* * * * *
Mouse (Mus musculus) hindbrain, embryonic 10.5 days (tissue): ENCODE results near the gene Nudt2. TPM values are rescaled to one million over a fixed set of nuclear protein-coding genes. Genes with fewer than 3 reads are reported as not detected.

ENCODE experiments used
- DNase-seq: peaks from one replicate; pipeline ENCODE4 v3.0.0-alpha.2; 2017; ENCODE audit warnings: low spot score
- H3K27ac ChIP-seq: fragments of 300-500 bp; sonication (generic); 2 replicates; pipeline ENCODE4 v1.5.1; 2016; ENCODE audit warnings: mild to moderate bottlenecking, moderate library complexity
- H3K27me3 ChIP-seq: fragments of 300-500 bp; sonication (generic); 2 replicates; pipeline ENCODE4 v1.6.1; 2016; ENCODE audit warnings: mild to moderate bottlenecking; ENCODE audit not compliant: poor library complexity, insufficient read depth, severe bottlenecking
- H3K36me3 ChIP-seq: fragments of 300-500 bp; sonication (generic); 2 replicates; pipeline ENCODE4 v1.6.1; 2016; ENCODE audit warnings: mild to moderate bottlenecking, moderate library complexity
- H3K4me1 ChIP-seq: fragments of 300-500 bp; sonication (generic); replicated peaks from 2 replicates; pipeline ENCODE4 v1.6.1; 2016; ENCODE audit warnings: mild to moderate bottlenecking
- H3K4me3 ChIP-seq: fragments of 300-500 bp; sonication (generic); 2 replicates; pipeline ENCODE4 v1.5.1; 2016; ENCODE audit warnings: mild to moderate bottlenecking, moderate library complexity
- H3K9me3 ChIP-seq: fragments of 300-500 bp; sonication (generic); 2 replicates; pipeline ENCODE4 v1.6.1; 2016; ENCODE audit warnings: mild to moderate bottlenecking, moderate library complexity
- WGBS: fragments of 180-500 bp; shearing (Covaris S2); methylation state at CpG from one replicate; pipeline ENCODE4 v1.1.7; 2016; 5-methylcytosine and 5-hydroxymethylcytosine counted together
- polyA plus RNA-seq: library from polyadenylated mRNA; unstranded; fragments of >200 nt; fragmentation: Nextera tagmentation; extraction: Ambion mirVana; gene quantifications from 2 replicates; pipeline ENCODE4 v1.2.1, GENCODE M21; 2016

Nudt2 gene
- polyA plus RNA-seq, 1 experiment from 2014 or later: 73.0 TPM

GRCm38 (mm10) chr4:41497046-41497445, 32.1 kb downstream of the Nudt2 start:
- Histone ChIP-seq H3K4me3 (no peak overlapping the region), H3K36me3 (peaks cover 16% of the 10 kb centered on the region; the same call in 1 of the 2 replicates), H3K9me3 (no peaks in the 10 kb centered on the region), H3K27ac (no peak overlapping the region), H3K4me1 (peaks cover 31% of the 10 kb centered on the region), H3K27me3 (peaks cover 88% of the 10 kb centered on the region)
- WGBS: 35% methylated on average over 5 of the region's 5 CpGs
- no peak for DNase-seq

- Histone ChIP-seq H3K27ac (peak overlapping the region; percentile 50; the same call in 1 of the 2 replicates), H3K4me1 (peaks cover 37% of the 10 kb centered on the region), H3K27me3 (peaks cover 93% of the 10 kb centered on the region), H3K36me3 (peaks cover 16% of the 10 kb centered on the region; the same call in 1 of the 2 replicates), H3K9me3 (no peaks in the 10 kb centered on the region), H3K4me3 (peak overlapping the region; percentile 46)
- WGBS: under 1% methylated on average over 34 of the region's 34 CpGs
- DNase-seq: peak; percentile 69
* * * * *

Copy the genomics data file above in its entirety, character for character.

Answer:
Mouse (Mus musculus) hindbrain, embryonic 10.5 days (tissue): ENCODE results near the gene Nudt2. TPM values are rescaled to one million over a fixed set of nuclear protein-coding genes. Genes with fewer than 3 reads are reported as not detected.

ENCODE experiments used
- DNase-seq: peaks from one replicate; pipeline ENCODE4 v3.0.0-alpha.2; 2017; ENCODE audit warnings: low spot score
- H3K27ac ChIP-seq: fragments of 300-500 bp; sonication (generic); 2 replicates; pipeline ENCODE4 v1.5.1; 2016; ENCODE audit warnings: mild to moderate bottlenecking, moderate library complexity
- H3K27me3 ChIP-seq: fragments of 300-500 bp; sonication (generic); 2 replicates; pipeline ENCODE4 v1.6.1; 2016; ENCODE audit warnings: mild to moderate bottlenecking; ENCODE audit not compliant: poor library complexity, insufficient read depth, severe bottlenecking
- H3K36me3 ChIP-seq: fragments of 300-500 bp; sonication (generic); 2 replicates; pipeline ENCODE4 v1.6.1; 2016; ENCODE audit warnings: mild to moderate bottlenecking, moderate library complexity
- H3K4me1 ChIP-seq: fragments of 300-500 bp; sonication (generic); replicated peaks from 2 replicates; pipeline ENCODE4 v1.6.1; 2016; ENCODE audit warnings: mild to moderate bottlenecking
- H3K4me3 ChIP-seq: fragments of 300-500 bp; sonication (generic); 2 replicates; pipeline ENCODE4 v1.5.1; 2016; ENCODE audit warnings: mild to moderate bottlenecking, moderate library complexity
- H3K9me3 ChIP-seq: fragments of 300-500 bp; sonication (generic); 2 replicates; pipeline ENCODE4 v1.6.1; 2016; ENCODE audit warnings: mild to moderate bottlenecking, moderate library complexity
- WGBS: fragments of 180-500 bp; shearing (Covaris S2); methylation state at CpG from one replicate; pipeline ENCODE4 v1.1.7; 2016; 5-methylcytosine and 5-hydroxymethylcytosine counted together
- polyA plus RNA-seq: library from polyadenylated mRNA; unstranded; fragments of >200 nt; fragmentation: Nextera tagmentation; extraction: Ambion mirVana; gene quantifications from 2 replicates; pipeline ENCODE4 v1.2.1, GENCODE M21; 2016

Nudt2 gene
- polyA plus RNA-seq, 1 experiment from 2014 or later: 73.0 TPM

GRCm38 (mm10) chr4:41497046-41497445, 32.1 kb downstream of the Nudt2 start:
- Histone ChIP-seq H3K4me3 (no peak overlapping the region), H3K36me3 (peaks cover 16% of the 10 kb centered on the region; the same call in 1 of the 2 replicates), H3K9me3 (no peaks in the 10 kb centered on the region), H3K27ac (no peak overlapping the region), H3K4me1 (peaks cover 31% of the 10 kb centered on the region), H3K27me3 (peaks cover 88% of the 10 kb centered on the region)
- WGBS: 35% methylated on average over 5 of the region's 5 CpGs
- no peak for DNase-seq

- Histone ChIP-seq H3K27ac (peak overlapping the region; percentile 50; the same call in 1 of the 2 replicates), H3K4me1 (peaks cover 37% of the 10 kb centered on the region), H3K27me3 (peaks cover 93% of the 10 kb centered on the region), H3K36me3 (peaks cover 16% of the 10 kb centered on the region; the same call in 1 of the 2 replicates), H3K9me3 (no peaks in the 10 kb centered on the region), H3K4me3 (peak overlapping the region; percentile 46)
- WGBS: under 1% methylated on average over 34 of the region's 34 CpGs
- DNase-seq: peak; percentile 69